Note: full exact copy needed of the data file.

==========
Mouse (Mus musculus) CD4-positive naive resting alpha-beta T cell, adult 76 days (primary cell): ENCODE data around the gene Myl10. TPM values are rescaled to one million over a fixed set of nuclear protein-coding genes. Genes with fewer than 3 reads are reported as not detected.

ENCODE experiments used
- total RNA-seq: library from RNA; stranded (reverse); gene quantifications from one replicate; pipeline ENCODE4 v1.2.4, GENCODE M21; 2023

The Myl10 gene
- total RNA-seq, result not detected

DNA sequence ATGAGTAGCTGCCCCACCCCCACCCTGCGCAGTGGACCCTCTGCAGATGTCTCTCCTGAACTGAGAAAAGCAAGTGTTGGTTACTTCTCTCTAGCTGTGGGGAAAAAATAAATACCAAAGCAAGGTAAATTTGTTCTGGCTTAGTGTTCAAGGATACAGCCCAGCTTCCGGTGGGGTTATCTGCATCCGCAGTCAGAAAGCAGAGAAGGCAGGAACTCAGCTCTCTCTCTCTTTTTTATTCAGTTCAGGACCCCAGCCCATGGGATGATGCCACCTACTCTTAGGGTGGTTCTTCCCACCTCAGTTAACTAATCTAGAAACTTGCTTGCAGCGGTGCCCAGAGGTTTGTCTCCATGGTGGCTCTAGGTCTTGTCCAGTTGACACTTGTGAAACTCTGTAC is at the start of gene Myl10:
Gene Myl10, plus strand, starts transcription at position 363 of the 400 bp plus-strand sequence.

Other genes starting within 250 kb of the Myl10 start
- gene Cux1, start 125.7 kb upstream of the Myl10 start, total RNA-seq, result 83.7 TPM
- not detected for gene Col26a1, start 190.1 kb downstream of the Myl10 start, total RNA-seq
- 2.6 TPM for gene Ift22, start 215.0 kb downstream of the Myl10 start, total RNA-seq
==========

Mouse (Mus musculus) CD4-positive naive resting alpha-beta T cell, adult 76 days (primary cell): ENCODE data around the gene Myl10. TPM values are rescaled to one million over a fixed set of nuclear protein-coding genes. Genes with fewer than 3 reads are reported as not detected.

ENCODE experiments used
- total RNA-seq: library from RNA; stranded (reverse); gene quantifications from one replicate; pipeline ENCODE4 v1.2.4, GENCODE M21; 2023

The Myl10 gene
- total RNA-seq, result not detected

DNA sequence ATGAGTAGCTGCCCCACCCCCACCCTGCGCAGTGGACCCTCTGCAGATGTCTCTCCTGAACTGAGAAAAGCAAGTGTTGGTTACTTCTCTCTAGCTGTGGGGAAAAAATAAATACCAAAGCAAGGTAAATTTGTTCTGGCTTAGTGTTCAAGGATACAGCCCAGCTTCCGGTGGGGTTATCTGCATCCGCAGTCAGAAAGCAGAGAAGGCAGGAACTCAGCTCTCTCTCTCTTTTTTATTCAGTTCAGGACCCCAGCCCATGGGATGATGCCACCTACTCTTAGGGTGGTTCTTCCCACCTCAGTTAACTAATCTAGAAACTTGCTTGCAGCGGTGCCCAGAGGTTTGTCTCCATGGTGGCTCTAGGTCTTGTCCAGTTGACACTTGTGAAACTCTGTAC is at the start of gene Myl10:
Gene Myl10, plus strand, starts transcription at position 363 of the 400 bp plus-strand sequence.

Other genes starting within 250 kb of the Myl10 start
- gene Cux1, start 125.7 kb upstream of the Myl10 start, total RNA-seq, result 83.7 TPM
- not detected for gene Col26a1, start 190.1 kb downstream of the Myl10 start, total RNA-seq
- 2.6 TPM for gene Ift22, start 215.0 kb downstream of the Myl10 start, total RNA-seq